Sherman's Civil War: Selected Correspondence of William T. Sherman, 1860-1865. Edited by Brooks D. Simpson and Jean V. Berlin. Civil War America. (Chapel Hill and London: University of North Carolina Press, c.1999. Pp. xxii, 948. $45.00, ISBN 0-8078-2440-2.)
The most interesting feature of this volume--beyond the invaluable content--is its bulk. Not the length of the book, but the length of the letters. All are by Sherman and most of them cover more than a printed page (incoming mail is cited and quoted in the notes). How did he find time to write so much? Although the total number of Sherman-authored items dated from November 3, 1860, through May 30, 1865, is not stated, over 550 are printed here, excluding the vast majority in the Official Records and in John Simon's definitive edition of Grant's papers. Editors Simpson and Berlin provide concise and helpful annotation, include several vital maps, and have written summary introductions for the fifteen chapters, each covering a few months. The compilers--aiming for accuracy and clarity (p. xvii) and also targeting an audience beyond academics--have standardized some of their subject's inconsistent spelling and punctuation. This reduces the intimate feel of nineteenth-century expression and color but makes the documents quite readable.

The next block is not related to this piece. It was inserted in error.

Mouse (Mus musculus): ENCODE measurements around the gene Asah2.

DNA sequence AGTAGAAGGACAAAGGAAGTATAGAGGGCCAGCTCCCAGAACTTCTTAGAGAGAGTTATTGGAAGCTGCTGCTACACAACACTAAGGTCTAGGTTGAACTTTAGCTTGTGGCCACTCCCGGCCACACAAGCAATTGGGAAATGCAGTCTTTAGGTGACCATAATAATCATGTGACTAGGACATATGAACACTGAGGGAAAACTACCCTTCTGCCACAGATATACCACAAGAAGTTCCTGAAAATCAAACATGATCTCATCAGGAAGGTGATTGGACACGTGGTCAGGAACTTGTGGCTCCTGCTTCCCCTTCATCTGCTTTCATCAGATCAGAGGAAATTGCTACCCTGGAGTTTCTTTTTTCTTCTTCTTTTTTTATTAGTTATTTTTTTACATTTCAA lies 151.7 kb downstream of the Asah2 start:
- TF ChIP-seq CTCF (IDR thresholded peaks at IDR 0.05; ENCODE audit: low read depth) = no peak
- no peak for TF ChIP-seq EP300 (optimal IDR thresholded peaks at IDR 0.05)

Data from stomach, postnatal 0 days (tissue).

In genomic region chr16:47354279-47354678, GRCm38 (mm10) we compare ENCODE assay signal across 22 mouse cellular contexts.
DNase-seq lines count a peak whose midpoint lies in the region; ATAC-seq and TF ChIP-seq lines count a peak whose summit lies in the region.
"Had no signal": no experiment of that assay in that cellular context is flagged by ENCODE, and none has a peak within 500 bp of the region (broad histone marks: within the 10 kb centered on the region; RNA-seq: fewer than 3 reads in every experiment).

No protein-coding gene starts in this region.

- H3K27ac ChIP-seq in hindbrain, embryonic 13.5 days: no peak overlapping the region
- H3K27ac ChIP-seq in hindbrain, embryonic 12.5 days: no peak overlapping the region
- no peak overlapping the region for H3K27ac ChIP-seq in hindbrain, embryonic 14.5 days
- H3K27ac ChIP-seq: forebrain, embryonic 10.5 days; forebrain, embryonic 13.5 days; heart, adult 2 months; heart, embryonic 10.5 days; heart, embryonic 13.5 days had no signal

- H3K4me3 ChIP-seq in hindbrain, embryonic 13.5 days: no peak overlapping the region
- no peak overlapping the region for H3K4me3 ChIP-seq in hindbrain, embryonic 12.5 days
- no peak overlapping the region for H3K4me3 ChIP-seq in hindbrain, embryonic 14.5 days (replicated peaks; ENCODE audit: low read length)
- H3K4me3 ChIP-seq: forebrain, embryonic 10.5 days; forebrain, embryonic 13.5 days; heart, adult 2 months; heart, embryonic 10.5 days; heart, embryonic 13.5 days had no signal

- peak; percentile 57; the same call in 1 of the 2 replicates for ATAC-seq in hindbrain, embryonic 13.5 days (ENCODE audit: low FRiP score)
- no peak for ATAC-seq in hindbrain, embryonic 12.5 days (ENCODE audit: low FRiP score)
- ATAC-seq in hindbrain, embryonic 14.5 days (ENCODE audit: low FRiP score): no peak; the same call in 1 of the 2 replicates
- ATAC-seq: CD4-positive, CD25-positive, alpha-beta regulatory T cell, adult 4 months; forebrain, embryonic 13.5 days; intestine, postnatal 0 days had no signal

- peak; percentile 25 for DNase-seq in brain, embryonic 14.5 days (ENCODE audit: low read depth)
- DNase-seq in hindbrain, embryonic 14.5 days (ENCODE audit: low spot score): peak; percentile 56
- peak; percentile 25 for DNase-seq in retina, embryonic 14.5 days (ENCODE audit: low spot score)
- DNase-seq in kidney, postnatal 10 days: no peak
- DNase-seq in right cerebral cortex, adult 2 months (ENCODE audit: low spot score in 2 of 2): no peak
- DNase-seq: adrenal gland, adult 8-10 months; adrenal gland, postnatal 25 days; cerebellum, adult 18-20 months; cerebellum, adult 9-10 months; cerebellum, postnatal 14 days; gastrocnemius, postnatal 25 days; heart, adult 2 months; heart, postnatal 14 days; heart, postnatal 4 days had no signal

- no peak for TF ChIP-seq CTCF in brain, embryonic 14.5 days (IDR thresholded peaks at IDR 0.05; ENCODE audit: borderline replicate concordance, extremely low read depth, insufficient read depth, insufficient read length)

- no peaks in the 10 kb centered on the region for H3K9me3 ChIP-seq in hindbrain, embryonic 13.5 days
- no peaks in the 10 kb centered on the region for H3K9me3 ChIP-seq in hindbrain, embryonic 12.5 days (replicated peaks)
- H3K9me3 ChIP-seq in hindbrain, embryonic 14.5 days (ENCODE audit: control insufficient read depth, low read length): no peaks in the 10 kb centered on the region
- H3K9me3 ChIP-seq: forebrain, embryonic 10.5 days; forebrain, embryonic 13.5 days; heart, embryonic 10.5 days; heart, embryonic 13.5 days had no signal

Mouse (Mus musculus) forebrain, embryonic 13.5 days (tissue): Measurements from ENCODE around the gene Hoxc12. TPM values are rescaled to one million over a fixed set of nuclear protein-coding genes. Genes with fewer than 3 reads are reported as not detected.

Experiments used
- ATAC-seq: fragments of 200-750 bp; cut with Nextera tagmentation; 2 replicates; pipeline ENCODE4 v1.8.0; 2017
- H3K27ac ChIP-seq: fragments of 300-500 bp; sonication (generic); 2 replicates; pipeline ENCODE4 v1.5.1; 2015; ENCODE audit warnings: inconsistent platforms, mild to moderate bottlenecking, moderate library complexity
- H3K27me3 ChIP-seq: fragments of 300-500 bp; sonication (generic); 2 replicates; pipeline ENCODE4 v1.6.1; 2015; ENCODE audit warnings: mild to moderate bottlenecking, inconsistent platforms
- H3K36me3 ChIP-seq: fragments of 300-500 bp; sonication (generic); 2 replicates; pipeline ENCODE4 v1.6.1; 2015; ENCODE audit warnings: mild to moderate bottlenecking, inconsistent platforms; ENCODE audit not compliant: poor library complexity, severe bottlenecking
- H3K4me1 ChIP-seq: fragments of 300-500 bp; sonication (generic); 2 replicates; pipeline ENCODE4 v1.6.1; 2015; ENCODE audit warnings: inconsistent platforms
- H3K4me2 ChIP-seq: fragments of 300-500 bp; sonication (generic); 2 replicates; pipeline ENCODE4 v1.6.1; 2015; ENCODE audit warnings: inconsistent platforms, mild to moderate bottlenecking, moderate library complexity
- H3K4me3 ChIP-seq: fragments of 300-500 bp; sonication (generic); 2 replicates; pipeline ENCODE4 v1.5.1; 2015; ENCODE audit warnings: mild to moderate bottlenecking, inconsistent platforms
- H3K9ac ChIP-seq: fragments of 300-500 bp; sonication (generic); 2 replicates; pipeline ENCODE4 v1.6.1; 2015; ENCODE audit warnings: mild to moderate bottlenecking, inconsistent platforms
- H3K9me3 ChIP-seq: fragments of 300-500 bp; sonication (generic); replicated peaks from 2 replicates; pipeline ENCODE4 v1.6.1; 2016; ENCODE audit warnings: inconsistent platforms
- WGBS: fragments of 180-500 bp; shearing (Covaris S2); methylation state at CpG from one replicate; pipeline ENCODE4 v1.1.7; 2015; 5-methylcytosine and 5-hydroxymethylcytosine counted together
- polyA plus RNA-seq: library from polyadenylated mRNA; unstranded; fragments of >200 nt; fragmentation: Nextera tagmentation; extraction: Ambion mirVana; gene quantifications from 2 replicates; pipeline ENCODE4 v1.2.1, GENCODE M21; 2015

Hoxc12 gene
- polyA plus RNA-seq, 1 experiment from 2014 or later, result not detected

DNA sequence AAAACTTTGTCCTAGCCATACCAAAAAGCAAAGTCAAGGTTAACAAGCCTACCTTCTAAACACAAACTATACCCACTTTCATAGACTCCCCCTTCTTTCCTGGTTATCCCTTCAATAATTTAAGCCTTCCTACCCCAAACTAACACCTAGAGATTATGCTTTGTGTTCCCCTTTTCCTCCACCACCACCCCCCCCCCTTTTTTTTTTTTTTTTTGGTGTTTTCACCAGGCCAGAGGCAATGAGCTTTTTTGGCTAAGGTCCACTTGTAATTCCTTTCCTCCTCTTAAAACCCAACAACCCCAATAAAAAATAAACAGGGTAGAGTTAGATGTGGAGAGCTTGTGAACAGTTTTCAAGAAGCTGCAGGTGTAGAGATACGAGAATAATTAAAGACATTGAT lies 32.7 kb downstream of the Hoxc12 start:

Sherman's letters are, as Simpson and Berlin say, "lively, frank, opinionated, discerning, and occasionally extremely wrongheaded, [and] mirror the colorful personality and multifaceted mentality of the man who wrote them" (p. xi). This is not news to those who have used previous editions of Sherman's correspondence and his own excellent reminiscences. But the editors--a husband-and-wife team expert in documentary editing and also authors of scholarly monographs in the period--have provided in Sherman's Civil War careful and complete transcriptions and have added a number of items previously unpublished.
The very title Sherman's Civil War, intended or not, is a double, maybe triple, play on words. It refers not only to the national conflict but also to Sherman's troubled marriage to Ellen Ewing, and perhaps even to his personal demons, among them melancholy and foreboding (pp. 145-46, 147, 160, 161), which he later called "a perfect `slough of despond'" (p. 698). One of the most revealing letters is an autobiographical account written in June 1864 that he intended to be a factual chronicle for publication (pp. 651-54). In it Sherman did not mention his childhood adoption and renaming by Thomas Ewing, lamented his own prominence in "this unnatural war," charged shortsighted and manipulative "busy politicians & mischief makers" with bringing on what appeared to be "Endless" warfare, and declared that First Manassas had provided "the best lesson a vain & conceited Crowd ever got. …